One of the main reasons Americans are concerned with GMOs being used in the food supply is because there is no way to know if the food you are eating is genetically modified unless it is 100 percent certified as United States Department of Agriculture (USDA) organic.

"The issue has become much more contentious in recent years, with more attention being paid as public awareness, education, and concern grows," Charles Balzer, adjunct professor of science, chemistry and biology, said.

The production of GMO foods was first approved for commercial sales in 1994, which many people do not know, Balzer, a registered dietitian for the past 20 years explained. Another fact he added was the high percentage of food in America that is being genetically modified and sold in the food supply.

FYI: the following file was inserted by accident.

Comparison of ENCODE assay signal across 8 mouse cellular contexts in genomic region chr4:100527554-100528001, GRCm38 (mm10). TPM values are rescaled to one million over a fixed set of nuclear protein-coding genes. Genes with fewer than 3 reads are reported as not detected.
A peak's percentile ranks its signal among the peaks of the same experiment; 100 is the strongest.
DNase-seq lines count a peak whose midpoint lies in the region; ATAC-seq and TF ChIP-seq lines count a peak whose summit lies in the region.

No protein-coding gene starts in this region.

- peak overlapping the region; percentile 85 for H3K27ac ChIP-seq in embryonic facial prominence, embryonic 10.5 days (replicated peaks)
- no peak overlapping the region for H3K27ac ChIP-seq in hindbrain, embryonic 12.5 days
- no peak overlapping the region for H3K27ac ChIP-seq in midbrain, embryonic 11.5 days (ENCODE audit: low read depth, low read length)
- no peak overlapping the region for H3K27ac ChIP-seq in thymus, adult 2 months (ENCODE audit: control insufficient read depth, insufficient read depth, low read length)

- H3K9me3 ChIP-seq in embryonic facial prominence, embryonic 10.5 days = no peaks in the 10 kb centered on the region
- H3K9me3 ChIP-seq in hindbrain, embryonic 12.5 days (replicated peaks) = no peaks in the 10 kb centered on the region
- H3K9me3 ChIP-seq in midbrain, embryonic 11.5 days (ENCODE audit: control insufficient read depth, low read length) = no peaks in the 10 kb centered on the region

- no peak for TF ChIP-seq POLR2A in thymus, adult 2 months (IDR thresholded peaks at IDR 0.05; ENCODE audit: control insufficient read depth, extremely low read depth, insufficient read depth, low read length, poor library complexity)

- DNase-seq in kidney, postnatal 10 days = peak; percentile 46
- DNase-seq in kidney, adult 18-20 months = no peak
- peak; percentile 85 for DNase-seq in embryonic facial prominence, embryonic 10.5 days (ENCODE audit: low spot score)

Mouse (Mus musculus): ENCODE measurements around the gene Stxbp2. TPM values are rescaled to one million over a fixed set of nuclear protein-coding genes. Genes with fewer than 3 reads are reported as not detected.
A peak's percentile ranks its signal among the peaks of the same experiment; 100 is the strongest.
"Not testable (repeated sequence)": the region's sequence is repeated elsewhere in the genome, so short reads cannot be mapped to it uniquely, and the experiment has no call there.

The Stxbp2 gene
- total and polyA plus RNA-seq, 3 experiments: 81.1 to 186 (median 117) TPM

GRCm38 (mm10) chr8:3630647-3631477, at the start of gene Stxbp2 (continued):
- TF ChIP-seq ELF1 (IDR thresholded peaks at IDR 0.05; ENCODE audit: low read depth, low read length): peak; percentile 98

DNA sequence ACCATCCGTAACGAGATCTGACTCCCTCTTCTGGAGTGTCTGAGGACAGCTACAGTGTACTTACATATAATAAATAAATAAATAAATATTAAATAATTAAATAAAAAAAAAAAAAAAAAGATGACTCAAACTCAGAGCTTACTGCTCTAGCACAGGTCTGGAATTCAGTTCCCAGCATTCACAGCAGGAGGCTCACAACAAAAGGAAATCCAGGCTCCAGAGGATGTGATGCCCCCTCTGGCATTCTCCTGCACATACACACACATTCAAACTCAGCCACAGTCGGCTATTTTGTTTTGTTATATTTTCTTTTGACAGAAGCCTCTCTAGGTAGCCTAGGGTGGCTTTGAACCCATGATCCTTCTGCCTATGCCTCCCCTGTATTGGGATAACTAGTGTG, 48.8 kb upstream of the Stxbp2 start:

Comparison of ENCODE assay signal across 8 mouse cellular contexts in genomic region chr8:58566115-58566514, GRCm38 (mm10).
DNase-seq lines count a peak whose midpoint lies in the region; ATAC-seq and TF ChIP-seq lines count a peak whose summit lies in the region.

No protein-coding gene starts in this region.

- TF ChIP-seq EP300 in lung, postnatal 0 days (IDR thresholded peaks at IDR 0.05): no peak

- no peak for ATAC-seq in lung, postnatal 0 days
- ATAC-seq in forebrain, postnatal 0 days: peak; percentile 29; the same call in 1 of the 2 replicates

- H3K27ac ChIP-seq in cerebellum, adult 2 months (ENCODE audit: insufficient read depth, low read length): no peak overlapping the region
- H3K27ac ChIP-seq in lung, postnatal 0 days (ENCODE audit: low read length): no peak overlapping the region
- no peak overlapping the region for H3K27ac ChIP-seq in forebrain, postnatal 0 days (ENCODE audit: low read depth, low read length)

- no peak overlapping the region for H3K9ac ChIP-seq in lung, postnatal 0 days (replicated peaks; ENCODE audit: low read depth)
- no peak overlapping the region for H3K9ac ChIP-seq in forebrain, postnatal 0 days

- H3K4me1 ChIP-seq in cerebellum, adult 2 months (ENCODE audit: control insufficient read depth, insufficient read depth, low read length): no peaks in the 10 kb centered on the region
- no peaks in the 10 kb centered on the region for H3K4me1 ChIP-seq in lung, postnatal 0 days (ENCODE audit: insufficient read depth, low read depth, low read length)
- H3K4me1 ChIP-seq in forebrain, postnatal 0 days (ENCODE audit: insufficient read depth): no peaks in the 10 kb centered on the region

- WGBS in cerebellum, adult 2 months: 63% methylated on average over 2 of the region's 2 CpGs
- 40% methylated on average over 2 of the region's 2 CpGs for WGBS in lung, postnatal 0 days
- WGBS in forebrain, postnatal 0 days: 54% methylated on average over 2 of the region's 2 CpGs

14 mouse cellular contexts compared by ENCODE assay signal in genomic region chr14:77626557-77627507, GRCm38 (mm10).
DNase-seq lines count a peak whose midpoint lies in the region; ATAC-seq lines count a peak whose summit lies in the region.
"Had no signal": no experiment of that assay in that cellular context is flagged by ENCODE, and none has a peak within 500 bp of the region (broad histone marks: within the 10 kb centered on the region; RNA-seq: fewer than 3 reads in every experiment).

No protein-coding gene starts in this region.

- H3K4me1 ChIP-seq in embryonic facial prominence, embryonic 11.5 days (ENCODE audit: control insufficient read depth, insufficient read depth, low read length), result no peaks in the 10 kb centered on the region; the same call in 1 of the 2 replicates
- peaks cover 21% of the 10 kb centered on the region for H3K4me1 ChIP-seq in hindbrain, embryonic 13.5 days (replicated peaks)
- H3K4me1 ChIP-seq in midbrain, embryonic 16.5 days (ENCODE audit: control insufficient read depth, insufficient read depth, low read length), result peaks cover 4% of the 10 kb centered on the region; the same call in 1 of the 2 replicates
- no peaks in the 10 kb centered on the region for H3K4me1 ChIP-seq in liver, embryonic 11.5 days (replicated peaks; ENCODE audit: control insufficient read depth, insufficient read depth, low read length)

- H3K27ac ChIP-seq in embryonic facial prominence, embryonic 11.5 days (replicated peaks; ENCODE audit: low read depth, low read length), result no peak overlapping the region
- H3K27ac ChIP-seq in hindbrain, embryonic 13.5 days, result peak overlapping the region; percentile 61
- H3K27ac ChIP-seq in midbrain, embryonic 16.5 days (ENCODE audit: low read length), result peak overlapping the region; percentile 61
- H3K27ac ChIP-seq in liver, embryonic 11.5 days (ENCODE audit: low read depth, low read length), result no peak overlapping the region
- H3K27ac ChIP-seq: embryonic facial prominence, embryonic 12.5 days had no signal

A study completed in 2011 by the Non-GMO Project found that 90 percent of canola crops, 88 percent of corn crops, 90 percent of cotton crops, 94 percent of soy crops, and 95 percent of sugar beet crops are genetically modified. These foods are used in a majority of the food supply and, because there are no GMO label laws in America, there is no way to know if your food contains GMOs.

"Estimates are that GMOs are in as much as 80 percent of conventional processed foods," added Balzer.

The label laws provide the American people with the freedom to choose if they want to consume GMOs or not. American states are seeking to approve GMO label laws similar to the states across the world that currently have label laws in place.